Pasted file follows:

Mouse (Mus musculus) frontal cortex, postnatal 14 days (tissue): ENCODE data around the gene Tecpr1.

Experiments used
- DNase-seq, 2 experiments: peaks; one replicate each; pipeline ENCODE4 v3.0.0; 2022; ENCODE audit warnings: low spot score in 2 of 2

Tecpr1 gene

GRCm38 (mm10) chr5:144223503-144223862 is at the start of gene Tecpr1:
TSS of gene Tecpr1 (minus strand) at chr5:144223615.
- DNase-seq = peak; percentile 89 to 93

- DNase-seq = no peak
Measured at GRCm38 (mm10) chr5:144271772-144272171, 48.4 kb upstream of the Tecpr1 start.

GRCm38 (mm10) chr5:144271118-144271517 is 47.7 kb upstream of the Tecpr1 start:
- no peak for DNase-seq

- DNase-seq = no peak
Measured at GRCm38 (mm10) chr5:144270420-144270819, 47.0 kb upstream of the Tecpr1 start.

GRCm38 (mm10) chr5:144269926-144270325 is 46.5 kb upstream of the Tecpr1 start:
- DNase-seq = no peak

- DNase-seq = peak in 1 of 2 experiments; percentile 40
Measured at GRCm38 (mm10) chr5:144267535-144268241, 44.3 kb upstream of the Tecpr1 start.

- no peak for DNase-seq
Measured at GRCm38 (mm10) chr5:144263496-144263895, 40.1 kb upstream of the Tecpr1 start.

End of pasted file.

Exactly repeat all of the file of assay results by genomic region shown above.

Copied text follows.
Mouse (Mus musculus) frontal cortex, postnatal 14 days (tissue): ENCODE data around the gene Tecpr1.

Experiments used
- DNase-seq, 2 experiments: peaks; one replicate each; pipeline ENCODE4 v3.0.0; 2022; ENCODE audit warnings: low spot score in 2 of 2

Tecpr1 gene

GRCm38 (mm10) chr5:144223503-144223862 is at the start of gene Tecpr1:
TSS of gene Tecpr1 (minus strand) at chr5:144223615.
- DNase-seq = peak; percentile 89 to 93

- DNase-seq = no peak
Measured at GRCm38 (mm10) chr5:144271772-144272171, 48.4 kb upstream of the Tecpr1 start.

GRCm38 (mm10) chr5:144271118-144271517 is 47.7 kb upstream of the Tecpr1 start:
- no peak for DNase-seq

- DNase-seq = no peak
Measured at GRCm38 (mm10) chr5:144270420-144270819, 47.0 kb upstream of the Tecpr1 start.

GRCm38 (mm10) chr5:144269926-144270325 is 46.5 kb upstream of the Tecpr1 start:
- DNase-seq = no peak

- DNase-seq = peak in 1 of 2 experiments; percentile 40
Measured at GRCm38 (mm10) chr5:144267535-144268241, 44.3 kb upstream of the Tecpr1 start.

- no peak for DNase-seq
Measured at GRCm38 (mm10) chr5:144263496-144263895, 40.1 kb upstream of the Tecpr1 start.